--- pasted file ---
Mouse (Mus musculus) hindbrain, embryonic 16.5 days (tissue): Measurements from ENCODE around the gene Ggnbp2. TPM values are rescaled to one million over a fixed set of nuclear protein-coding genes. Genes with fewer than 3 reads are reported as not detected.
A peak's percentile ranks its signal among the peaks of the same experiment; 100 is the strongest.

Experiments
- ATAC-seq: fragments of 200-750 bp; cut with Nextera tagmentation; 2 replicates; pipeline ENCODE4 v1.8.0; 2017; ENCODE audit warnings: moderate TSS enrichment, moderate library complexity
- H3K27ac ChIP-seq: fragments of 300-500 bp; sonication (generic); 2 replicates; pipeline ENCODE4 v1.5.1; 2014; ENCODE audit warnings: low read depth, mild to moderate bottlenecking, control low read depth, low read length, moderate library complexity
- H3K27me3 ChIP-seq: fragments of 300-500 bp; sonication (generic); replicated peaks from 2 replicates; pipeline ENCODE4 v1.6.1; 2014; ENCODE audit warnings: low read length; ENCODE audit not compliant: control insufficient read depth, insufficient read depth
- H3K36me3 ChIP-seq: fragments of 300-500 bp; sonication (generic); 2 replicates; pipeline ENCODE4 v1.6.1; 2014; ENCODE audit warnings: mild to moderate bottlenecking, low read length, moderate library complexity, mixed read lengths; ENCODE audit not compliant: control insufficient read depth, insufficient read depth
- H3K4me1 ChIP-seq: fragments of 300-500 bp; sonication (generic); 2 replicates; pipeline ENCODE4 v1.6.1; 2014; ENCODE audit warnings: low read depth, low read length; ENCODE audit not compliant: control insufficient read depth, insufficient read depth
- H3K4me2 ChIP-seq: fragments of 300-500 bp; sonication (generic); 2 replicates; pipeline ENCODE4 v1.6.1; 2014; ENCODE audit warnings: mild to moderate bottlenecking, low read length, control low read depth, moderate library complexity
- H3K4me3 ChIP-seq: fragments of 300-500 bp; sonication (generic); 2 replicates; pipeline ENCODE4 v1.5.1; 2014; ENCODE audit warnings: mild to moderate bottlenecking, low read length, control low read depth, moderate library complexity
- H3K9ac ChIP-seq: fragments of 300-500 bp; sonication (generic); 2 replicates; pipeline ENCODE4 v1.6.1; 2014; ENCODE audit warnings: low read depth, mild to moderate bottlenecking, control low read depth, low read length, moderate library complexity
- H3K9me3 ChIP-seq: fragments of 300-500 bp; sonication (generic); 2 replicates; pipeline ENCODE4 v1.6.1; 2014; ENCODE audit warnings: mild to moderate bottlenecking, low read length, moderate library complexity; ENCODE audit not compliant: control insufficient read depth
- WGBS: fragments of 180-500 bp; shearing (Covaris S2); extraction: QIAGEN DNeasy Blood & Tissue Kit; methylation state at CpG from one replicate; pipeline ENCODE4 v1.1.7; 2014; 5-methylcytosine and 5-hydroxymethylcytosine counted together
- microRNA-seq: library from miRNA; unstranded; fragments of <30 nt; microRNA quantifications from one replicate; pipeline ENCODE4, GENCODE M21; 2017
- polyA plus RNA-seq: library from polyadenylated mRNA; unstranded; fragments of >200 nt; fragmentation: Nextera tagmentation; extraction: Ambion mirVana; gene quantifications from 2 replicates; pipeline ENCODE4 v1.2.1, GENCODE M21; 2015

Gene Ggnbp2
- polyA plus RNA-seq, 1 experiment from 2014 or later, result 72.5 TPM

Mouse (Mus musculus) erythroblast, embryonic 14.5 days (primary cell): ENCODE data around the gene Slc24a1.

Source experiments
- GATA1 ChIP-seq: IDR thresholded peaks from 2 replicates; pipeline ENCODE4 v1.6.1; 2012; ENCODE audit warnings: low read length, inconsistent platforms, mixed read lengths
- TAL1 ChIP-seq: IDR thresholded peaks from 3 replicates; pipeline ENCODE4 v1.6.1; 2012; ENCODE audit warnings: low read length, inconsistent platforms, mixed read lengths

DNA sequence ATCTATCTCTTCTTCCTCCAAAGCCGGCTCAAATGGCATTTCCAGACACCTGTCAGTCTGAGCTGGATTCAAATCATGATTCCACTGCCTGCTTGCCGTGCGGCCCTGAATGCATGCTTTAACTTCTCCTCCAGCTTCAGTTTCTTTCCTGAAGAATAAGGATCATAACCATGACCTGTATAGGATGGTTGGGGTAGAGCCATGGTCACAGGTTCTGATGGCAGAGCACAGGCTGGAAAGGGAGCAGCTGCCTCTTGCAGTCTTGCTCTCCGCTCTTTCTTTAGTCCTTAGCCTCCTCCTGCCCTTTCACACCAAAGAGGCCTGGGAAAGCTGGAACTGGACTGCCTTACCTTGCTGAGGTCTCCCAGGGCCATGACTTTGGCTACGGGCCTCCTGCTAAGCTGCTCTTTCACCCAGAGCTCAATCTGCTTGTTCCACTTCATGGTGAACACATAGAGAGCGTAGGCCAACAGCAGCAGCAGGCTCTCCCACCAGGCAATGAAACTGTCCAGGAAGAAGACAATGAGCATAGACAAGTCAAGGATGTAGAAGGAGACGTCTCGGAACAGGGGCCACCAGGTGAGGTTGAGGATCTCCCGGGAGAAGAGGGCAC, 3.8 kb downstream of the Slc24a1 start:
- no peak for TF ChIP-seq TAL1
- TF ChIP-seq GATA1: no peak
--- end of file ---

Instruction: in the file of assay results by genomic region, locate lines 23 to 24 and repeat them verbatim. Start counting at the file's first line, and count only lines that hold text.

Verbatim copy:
- no peak for TF ChIP-seq TAL1
- TF ChIP-seq GATA1: no peak